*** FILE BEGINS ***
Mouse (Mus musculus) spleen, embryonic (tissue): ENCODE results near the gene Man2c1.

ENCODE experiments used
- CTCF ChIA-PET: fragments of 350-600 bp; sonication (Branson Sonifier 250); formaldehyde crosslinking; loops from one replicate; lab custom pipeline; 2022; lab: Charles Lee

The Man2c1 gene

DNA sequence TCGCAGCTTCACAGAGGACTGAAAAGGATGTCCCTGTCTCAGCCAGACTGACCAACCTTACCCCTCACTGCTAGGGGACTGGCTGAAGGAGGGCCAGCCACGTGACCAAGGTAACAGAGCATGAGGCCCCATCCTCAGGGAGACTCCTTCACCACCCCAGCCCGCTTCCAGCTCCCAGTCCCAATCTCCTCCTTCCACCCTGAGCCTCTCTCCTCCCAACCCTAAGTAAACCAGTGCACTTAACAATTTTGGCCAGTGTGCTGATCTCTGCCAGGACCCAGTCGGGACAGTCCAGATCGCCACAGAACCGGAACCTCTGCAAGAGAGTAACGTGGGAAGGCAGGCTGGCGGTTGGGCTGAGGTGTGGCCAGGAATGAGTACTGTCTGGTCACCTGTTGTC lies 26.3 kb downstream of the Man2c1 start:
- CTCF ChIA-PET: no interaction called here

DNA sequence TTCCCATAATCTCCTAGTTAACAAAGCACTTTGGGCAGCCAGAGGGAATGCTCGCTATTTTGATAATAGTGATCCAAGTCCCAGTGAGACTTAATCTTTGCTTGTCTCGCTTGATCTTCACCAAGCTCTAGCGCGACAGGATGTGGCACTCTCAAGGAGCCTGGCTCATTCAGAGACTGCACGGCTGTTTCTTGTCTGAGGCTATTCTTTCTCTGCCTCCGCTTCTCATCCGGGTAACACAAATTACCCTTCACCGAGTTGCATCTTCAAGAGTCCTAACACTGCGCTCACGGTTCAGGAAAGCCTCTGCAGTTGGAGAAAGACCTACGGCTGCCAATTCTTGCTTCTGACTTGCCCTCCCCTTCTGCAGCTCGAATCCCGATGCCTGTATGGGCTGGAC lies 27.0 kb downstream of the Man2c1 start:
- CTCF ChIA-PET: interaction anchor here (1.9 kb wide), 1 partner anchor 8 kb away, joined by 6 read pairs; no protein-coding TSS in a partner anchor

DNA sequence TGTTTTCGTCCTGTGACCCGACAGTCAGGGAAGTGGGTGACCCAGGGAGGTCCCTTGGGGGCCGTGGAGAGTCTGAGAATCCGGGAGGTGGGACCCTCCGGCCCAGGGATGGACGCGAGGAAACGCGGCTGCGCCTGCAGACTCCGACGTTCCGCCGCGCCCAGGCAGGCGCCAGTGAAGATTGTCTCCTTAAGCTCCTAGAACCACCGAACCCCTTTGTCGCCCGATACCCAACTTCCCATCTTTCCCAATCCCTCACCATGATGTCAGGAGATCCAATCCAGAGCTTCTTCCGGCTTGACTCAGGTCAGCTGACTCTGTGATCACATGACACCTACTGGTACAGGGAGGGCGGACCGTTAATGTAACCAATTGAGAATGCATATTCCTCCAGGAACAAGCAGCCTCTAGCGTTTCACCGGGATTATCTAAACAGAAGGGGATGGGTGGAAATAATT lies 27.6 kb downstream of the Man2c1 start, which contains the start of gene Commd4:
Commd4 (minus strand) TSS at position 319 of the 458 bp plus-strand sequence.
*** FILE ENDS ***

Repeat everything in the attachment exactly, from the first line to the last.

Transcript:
Mouse (Mus musculus) spleen, embryonic (tissue): ENCODE results near the gene Man2c1.

ENCODE experiments used
- CTCF ChIA-PET: fragments of 350-600 bp; sonication (Branson Sonifier 250); formaldehyde crosslinking; loops from one replicate; lab custom pipeline; 2022; lab: Charles Lee

The Man2c1 gene

DNA sequence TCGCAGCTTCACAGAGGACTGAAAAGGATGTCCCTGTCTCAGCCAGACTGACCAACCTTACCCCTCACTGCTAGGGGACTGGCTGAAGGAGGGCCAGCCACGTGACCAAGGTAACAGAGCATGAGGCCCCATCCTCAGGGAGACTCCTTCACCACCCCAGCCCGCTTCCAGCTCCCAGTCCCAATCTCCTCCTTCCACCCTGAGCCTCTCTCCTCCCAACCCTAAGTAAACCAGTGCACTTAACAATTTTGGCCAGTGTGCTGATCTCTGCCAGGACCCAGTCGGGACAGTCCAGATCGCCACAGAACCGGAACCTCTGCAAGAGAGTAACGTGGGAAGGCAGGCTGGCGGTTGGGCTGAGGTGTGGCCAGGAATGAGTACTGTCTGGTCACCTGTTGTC lies 26.3 kb downstream of the Man2c1 start:
- CTCF ChIA-PET: no interaction called here

DNA sequence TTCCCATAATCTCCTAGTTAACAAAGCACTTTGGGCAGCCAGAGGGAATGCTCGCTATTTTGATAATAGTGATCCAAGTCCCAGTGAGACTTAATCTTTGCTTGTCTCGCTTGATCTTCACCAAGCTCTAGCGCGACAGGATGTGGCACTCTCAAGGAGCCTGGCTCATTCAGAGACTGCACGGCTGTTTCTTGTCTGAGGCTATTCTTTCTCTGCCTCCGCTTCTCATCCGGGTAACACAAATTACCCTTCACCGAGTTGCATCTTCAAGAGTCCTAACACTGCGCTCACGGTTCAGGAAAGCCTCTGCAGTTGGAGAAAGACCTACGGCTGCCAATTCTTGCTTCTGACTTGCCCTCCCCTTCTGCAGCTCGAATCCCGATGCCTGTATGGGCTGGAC lies 27.0 kb downstream of the Man2c1 start:
- CTCF ChIA-PET: interaction anchor here (1.9 kb wide), 1 partner anchor 8 kb away, joined by 6 read pairs; no protein-coding TSS in a partner anchor

DNA sequence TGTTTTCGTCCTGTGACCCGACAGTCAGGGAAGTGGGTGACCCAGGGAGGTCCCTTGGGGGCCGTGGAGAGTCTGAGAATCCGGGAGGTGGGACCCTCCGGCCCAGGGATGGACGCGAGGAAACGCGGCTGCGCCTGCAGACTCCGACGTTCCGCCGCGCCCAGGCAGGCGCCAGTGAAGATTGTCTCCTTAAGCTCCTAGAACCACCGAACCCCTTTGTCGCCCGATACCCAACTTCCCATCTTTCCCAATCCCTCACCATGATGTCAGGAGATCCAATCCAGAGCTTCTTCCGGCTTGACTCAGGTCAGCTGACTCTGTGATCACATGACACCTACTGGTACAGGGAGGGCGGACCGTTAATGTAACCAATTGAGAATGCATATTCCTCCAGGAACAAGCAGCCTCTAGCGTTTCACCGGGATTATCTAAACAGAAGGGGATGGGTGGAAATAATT lies 27.6 kb downstream of the Man2c1 start, which contains the start of gene Commd4:
Commd4 (minus strand) TSS at position 319 of the 458 bp plus-strand sequence.